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High-sulfur coal for generating electricity.
Dunham-JT; Rampacek-C; Henrie-TA
Science 1974 Apr; 184(4134):346-351
Continued use of petroleum and natural gas by the electric utility market at the present rate will aggravate the serious supply problems for these fuels. Programs underway to augment our oil and gas supplies and to diversify our energy base will have little impact for many years. In the meantime, fossil fuel-fired powerplants must supply a large part of our electrical power demands, and only coal is available in the United States in sufficient quantity to provide this energy. Pollution regulations restricting sulfur oxide emissions from powerplants have been one of the major deterrents to the use of the high-rank, high-sulfur coals of the Midwest and East. The cost of flue gas desulfurization will be high, ranging from 1.2 to 3.2 Mill/kw-hr. The average cost increase to consumers is expected to be about 3 to 6 percent and in some instances as much as 15 percent. However, the added burden may not be as high as that of dependence on foreign oil, both in terms of price and reliability of supply. Combustion of high-sulfur coal followed by stack gas cleanup appears to be the cheapest alternative for meeting our electricity needs in the next few decades.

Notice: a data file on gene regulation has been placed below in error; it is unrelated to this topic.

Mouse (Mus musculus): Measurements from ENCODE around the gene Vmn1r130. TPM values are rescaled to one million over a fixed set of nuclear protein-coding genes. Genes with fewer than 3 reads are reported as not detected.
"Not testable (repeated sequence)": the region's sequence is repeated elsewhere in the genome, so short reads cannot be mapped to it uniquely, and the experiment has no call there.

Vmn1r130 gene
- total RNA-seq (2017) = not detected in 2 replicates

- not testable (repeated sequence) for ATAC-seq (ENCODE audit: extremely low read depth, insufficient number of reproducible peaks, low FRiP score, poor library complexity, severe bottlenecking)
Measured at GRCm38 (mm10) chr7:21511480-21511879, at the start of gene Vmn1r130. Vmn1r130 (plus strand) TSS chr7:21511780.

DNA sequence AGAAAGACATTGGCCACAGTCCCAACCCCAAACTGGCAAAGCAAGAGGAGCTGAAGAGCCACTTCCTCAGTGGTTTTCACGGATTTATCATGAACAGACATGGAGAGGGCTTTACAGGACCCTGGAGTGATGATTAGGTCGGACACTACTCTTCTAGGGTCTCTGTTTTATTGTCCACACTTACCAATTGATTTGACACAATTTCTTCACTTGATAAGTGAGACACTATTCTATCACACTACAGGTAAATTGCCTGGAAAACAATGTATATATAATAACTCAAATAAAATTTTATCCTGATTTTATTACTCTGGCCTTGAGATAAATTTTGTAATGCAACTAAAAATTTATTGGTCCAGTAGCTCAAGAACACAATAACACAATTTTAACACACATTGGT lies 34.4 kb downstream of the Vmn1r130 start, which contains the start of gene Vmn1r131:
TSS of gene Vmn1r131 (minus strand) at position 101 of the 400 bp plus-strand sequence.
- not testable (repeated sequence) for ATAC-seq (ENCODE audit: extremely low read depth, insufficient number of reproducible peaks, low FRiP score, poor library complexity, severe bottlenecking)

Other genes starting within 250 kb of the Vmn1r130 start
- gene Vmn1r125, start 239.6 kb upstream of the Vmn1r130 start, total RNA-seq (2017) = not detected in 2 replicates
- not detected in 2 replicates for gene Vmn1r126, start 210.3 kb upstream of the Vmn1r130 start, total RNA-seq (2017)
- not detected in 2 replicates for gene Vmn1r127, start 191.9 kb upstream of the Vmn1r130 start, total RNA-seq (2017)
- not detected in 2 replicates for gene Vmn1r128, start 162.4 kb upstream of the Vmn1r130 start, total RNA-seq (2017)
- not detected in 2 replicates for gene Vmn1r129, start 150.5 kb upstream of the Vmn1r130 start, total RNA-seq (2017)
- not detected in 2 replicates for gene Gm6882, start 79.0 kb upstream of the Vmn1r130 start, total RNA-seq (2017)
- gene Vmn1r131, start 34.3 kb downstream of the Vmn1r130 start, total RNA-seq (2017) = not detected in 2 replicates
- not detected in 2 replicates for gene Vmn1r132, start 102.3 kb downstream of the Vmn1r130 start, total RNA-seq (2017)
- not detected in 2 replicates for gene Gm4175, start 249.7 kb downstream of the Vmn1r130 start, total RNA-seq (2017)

Electricity; Oils; Coal-products; Petroleum; Natural-gas; Gases
OP; Journal Article
Issue of Publication
Page last reviewed: September 2, 2020
Content source: National Institute for Occupational Safety and Health Education and Information Division